My hand puppet makes me sleep better, that may sound like a urban legend, but it really is. As a teacher, I sometimes had sleepless nights because some children kept me busy. Children with whom I had little or no contact, so I had to guess what they thought, felt and wanted. That changed when I started working with a hand puppet, then I got in touch with children in a different, richer way. I tell you about it in this video.

I am a hand puppet coach, that is a profession, a specialization. I work with parents, teachers, pedagogical staff, caregivers, counselors and others who focus on the upbringing and education of children. I train educators and still love going into the classroom with my puppet.

For me, it’s not about the hand puppet as a thing. I don’t emphasize the technique of playing either, technique is needed, but you shouldn’t make it more complicated than strictly necessary. The puppet serves what I want to do with it, what I intend to teach and pass on to children. That’s my main reason for using a puppet . What I want to pass on requires not only a puppet that comes to life, but also a puppet that actively provides direction, who comes with examples, sometimes literally takes children by the hand and is itself part of a (learning) process. The puppet is controlled by me, but operates from a different role and can bring its content in its own way. That gives space, air and above all a lot of fun.

There is much more to learn about working with a hand puppet than meets the eye. When working with a puppet, people quickly think of playing technique, but that is only a tiny part of my work as a hand puppet coach. Technique is quite ‘overrated’ if I’m honest. Children don’t really care at all whether the movements are correct, whether the voice fits and is always the same, or whether the puppet is visibly breathing. Kids don’t worry about that at all. They are mainly interested in who the puppet is, what he’s coming to do, if they might become friends, if he might want to play along?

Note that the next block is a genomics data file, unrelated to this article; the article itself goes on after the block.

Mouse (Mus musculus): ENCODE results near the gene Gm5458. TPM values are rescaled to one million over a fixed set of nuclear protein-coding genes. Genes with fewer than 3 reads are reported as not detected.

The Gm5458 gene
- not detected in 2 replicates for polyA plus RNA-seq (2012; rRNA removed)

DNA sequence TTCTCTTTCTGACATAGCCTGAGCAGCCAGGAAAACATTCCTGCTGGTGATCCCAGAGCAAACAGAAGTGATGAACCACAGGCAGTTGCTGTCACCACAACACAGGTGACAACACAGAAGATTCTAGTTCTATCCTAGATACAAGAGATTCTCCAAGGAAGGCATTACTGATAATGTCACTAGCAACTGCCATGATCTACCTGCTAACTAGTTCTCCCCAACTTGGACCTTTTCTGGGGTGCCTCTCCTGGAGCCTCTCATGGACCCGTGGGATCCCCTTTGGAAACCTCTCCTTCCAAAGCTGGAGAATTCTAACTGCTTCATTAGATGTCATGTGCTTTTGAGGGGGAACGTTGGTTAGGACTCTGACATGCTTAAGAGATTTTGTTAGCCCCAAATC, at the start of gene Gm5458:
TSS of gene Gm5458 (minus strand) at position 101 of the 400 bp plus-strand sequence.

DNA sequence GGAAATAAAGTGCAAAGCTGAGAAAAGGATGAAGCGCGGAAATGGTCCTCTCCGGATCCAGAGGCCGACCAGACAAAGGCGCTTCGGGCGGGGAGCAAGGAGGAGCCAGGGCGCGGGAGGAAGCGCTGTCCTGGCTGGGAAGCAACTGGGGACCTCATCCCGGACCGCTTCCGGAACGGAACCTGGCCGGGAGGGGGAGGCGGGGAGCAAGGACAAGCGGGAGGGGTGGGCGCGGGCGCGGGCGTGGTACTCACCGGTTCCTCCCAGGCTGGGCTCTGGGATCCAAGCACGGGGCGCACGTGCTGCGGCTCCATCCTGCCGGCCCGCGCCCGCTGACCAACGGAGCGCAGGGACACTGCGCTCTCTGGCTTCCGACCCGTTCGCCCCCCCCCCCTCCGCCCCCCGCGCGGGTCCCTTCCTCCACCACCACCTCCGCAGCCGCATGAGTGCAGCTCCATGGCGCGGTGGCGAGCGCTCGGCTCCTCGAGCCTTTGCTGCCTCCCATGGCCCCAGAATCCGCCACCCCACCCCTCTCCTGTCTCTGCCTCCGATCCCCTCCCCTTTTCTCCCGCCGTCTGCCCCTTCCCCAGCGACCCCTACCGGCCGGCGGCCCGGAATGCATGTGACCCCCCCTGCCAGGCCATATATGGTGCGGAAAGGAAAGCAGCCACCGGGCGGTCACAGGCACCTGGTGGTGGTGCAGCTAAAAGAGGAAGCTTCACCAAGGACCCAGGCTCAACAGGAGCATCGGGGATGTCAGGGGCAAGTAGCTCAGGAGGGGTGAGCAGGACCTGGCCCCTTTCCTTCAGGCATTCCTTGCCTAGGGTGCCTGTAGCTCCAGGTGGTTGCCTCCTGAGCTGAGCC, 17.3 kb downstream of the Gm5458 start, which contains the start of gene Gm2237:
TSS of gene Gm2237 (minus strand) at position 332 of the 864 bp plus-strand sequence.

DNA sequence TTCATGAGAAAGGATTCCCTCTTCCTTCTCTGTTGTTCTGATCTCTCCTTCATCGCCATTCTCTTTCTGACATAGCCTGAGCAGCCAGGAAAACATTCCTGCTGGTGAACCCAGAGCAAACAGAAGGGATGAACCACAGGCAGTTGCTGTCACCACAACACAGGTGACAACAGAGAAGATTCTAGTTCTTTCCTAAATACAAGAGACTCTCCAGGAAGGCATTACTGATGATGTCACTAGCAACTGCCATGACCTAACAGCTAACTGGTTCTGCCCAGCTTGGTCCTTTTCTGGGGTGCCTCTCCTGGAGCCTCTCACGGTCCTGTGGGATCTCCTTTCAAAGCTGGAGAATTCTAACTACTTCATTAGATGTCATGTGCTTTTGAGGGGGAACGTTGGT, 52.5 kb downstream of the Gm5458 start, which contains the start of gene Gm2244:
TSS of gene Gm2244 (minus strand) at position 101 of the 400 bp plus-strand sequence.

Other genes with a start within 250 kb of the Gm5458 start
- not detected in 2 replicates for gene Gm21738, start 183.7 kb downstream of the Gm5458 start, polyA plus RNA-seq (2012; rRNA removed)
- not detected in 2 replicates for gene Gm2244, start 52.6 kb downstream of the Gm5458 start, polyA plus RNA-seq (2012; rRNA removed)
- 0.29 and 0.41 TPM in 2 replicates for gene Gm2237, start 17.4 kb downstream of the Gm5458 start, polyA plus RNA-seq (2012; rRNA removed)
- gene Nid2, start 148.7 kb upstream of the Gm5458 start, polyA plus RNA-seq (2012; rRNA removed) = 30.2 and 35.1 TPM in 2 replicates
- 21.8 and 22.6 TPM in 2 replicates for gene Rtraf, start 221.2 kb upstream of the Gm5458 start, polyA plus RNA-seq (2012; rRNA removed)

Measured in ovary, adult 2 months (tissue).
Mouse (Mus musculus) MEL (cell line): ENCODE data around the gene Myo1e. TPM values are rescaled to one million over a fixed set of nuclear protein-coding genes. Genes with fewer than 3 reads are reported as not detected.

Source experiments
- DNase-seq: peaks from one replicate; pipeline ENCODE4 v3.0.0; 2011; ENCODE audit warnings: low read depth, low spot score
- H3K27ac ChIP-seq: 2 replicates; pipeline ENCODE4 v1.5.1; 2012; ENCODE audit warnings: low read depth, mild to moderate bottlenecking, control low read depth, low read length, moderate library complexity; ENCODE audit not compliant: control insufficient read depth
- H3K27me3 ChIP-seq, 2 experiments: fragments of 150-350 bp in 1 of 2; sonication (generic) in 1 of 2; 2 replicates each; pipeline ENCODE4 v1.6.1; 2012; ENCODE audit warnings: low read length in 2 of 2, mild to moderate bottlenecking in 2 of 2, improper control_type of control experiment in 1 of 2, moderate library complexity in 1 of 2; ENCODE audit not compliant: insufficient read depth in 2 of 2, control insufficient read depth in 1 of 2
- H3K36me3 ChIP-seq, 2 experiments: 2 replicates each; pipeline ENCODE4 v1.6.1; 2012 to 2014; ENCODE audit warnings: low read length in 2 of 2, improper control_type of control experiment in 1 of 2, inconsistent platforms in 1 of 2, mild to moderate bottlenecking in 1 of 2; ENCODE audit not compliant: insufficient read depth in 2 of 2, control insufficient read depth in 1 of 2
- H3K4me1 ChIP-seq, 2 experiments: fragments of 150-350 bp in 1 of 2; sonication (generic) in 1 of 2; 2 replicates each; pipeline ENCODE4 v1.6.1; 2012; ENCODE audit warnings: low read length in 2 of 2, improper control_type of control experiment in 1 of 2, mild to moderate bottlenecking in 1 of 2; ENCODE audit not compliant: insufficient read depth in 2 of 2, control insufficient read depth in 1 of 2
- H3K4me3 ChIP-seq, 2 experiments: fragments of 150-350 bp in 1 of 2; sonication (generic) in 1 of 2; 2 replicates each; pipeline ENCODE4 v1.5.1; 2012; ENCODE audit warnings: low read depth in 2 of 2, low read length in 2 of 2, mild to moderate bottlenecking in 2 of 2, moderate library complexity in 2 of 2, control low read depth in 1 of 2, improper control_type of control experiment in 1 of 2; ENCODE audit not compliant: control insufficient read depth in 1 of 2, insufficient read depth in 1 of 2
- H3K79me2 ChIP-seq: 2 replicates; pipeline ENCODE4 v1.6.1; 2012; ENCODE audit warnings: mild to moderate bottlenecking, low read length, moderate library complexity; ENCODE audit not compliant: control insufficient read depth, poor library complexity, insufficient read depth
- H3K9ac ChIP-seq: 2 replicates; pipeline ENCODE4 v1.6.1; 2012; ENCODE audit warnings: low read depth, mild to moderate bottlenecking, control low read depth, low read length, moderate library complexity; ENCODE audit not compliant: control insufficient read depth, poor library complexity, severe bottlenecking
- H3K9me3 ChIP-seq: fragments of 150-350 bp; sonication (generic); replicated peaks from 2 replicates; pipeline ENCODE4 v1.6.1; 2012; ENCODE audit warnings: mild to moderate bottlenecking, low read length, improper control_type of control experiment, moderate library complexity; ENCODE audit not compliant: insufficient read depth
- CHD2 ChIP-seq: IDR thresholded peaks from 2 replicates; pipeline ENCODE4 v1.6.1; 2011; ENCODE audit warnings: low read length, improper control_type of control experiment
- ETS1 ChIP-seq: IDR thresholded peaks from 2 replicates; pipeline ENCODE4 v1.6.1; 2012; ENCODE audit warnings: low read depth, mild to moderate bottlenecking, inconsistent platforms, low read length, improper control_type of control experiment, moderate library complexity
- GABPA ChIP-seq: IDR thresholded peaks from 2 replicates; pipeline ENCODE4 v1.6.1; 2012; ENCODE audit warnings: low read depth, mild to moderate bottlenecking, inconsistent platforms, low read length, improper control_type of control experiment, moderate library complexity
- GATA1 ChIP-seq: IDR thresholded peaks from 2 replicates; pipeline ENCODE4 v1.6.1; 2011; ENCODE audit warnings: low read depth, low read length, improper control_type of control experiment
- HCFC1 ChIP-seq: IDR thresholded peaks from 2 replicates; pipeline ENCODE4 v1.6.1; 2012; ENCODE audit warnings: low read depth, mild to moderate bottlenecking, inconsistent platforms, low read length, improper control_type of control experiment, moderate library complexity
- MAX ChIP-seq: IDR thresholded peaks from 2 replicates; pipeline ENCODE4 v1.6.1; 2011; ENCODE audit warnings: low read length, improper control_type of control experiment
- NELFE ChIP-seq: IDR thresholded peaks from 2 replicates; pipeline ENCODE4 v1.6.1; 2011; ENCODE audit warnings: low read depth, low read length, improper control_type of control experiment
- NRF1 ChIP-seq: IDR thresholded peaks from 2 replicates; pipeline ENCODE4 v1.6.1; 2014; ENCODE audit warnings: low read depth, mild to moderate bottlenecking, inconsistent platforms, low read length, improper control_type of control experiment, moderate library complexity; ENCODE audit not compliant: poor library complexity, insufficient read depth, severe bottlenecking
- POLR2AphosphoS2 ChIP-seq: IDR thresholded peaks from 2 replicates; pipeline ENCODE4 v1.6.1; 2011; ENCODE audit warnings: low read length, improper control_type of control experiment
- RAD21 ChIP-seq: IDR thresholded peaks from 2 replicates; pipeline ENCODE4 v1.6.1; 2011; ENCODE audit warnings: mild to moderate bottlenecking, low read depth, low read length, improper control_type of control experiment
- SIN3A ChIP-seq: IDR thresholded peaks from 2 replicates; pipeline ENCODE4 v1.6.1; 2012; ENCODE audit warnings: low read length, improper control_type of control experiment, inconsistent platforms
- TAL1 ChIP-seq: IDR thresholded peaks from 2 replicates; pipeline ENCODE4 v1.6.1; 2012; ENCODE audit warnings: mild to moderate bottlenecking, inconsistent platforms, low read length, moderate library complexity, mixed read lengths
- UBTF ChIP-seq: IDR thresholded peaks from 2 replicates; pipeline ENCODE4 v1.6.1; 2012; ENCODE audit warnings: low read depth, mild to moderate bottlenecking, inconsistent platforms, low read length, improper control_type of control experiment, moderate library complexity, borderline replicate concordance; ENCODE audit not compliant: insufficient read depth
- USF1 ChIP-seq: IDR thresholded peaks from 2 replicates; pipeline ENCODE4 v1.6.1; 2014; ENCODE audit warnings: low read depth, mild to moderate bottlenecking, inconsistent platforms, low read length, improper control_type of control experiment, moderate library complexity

If you look at a puppet through the eyes of children, a barrel full of possibilities arises. Opportunities that you can use to gain more insight into a child, to challenge him to participate, to tell something, to try something, to learn something. I experimented a lot with that, and through my puppet I got access to the world of the child like I had never seen before. That fascinated me. What was the access or non-accession dependent on? What could I improve about the interpretation of my puppet, the questions, the words I gave him to open the door to the child? How could I combine that with the learning content I wanted to offer, with the action plans I had to implement, with the goals I wanted to work towards with children. How could I constructively use my puppet to support and help children in a playful and sparkling way with, for example, their language or social-emotional development?

Working with a puppet is not the same as playing with a puppet. It is also not the same as role-playing or giving a performance. If you really want to compare it with something, then imitation play comes the closest, I think. I give my puppet character traits, hobbies, thoughts and ideas that I find helpful for children. I give her (him) her own language and a way of responding that matches the role that the puppet has been given, and I am aware of the pitfalls I have to avoid. My puppet does not serve a method, but can be used with a method. She can shine her light on anything at any time of the day. Whether it’s about language, math, nature education, social-emotional development, a quarrel in the square, joy because something succeeds for the first time without help, an accident with wet pants, or ….. My puppet can be picked up anywhere.

That gives a lot of space and fun.

Would you like to know more about working with a hand puppet in your classroom, group or practice? Send me a mail, I am happy to help you create a puppet that works for you. helen@helenmeurs.com

With love,

Author

Helen Meurs (helenmeurs.com) is a pioneer in the field of Puppet Power, an independent trainer and developer. She offers online courses, is the lead instructor at the vocational training for puppet coaches, and authored the book ‘The Hand Puppet as a Educational Tool’. Subscribe to her newsletter if you want to know more.

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